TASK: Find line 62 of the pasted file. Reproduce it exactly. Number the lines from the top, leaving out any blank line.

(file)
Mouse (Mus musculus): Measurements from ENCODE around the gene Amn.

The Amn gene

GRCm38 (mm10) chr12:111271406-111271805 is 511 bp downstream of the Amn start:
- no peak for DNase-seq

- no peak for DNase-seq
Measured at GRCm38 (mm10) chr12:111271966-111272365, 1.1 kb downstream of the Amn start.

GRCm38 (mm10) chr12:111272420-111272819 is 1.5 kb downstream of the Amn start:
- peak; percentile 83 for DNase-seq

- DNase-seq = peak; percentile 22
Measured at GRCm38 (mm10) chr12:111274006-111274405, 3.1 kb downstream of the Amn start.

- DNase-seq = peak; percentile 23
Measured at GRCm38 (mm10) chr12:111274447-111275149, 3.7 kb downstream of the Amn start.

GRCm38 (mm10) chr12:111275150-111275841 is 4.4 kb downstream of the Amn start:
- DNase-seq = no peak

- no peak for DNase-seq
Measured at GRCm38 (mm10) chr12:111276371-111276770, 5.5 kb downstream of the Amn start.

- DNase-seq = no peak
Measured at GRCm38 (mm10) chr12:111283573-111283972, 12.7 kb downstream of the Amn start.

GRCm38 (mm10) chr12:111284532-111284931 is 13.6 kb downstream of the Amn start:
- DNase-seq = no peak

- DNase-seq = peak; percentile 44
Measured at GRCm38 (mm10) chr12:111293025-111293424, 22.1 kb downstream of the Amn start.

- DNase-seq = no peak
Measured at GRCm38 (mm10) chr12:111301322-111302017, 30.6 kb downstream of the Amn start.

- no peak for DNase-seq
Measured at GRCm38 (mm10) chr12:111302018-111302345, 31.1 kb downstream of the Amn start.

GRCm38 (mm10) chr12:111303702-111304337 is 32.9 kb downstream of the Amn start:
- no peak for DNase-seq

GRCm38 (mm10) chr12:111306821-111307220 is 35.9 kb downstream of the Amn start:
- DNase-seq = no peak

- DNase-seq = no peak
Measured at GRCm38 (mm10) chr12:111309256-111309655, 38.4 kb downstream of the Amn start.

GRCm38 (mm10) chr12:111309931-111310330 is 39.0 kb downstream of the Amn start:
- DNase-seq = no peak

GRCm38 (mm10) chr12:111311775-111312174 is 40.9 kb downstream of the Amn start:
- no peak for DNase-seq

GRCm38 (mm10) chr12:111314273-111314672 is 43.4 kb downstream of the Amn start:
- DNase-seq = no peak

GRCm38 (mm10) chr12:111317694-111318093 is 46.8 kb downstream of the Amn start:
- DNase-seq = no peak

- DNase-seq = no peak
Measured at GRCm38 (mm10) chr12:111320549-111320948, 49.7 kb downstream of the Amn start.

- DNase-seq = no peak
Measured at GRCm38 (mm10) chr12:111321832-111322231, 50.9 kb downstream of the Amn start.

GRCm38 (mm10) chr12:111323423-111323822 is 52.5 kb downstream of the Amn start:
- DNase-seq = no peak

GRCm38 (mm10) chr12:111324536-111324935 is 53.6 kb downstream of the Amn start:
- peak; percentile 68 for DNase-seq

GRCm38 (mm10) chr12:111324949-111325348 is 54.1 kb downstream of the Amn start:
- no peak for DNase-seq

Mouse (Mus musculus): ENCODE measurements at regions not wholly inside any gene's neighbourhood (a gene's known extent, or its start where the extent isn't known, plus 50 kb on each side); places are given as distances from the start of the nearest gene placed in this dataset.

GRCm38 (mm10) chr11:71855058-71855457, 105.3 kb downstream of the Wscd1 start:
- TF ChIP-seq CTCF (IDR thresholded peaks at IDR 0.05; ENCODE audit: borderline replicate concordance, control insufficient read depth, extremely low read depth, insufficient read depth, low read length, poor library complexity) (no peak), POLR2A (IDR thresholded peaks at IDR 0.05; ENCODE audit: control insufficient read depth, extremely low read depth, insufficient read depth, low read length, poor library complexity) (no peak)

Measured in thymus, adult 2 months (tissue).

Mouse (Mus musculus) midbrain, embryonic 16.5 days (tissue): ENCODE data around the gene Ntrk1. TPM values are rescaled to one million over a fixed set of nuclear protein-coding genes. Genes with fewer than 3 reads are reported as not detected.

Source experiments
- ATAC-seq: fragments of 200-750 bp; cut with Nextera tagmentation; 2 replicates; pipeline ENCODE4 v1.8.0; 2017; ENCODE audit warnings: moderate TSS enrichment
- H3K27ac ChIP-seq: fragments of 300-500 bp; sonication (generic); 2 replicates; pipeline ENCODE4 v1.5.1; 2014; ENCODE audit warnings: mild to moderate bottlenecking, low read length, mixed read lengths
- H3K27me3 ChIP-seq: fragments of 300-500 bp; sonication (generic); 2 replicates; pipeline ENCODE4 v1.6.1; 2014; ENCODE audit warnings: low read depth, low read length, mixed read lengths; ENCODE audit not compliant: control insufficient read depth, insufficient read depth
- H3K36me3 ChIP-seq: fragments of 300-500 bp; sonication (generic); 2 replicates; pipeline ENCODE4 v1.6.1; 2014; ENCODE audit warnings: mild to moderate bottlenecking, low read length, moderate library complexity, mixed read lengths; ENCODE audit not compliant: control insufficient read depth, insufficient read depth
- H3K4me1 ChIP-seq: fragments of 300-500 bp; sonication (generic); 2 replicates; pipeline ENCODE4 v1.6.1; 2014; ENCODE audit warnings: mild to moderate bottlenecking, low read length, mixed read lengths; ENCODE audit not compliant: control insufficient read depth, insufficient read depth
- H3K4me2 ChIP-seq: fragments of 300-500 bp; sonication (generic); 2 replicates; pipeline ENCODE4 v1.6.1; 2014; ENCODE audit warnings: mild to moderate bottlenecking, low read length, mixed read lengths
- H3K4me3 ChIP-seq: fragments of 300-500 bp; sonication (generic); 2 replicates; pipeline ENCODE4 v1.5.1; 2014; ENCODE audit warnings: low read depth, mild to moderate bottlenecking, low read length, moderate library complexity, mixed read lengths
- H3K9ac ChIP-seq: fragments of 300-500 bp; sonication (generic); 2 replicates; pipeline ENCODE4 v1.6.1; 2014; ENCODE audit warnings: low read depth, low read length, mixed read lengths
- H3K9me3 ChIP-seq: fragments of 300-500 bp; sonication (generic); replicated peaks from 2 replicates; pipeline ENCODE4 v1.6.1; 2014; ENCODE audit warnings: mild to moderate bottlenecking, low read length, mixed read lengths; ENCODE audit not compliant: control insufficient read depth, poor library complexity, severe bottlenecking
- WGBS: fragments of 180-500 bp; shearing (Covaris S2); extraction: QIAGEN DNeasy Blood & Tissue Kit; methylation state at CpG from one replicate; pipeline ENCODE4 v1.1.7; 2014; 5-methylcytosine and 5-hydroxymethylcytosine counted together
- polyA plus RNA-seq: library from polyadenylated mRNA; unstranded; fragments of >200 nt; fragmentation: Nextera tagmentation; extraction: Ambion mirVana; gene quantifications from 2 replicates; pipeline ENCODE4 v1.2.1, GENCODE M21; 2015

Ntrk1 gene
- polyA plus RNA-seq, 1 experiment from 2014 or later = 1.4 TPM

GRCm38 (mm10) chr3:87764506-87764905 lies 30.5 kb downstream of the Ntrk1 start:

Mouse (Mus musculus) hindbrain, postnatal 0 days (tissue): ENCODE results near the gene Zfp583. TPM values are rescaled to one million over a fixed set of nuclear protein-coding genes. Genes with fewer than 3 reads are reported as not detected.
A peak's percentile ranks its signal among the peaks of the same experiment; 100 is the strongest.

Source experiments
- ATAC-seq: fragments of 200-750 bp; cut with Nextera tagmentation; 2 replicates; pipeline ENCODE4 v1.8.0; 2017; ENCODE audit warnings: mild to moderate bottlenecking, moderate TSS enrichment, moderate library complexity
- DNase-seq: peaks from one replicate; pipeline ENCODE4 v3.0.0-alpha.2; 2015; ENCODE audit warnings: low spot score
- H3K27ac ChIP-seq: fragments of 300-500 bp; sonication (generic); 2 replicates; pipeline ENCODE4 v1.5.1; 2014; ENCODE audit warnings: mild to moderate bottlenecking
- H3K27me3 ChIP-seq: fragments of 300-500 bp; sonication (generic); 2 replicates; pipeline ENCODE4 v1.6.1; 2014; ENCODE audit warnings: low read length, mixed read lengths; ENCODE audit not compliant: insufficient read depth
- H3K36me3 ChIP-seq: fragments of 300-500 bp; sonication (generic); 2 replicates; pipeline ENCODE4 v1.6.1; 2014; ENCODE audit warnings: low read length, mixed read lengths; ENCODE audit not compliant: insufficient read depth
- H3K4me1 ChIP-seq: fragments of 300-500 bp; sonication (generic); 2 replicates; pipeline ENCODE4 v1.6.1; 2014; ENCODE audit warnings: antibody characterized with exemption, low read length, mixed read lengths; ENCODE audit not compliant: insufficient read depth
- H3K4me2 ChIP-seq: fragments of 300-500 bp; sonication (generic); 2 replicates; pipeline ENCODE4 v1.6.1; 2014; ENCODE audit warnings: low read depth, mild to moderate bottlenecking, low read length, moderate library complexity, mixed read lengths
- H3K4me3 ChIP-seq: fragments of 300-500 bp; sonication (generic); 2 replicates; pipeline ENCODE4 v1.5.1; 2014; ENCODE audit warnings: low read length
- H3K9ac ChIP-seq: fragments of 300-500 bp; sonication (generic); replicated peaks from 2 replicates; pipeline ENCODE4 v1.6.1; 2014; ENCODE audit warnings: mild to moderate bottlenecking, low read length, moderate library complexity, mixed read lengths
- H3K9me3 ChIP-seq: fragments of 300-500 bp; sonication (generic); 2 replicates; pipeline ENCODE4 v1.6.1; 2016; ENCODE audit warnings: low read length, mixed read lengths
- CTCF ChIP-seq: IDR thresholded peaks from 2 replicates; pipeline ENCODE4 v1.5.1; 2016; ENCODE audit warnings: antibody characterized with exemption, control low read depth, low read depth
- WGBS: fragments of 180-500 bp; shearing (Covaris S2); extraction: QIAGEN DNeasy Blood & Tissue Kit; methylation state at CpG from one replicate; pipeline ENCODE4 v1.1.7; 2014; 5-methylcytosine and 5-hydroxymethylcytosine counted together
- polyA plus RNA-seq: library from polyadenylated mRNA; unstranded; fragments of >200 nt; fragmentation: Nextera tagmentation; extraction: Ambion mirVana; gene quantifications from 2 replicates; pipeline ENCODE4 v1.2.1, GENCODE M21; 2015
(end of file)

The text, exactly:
- H3K4me2 ChIP-seq: fragments of 300-500 bp; sonication (generic); 2 replicates; pipeline ENCODE4 v1.6.1; 2014; ENCODE audit warnings: mild to moderate bottlenecking, low read length, mixed read lengths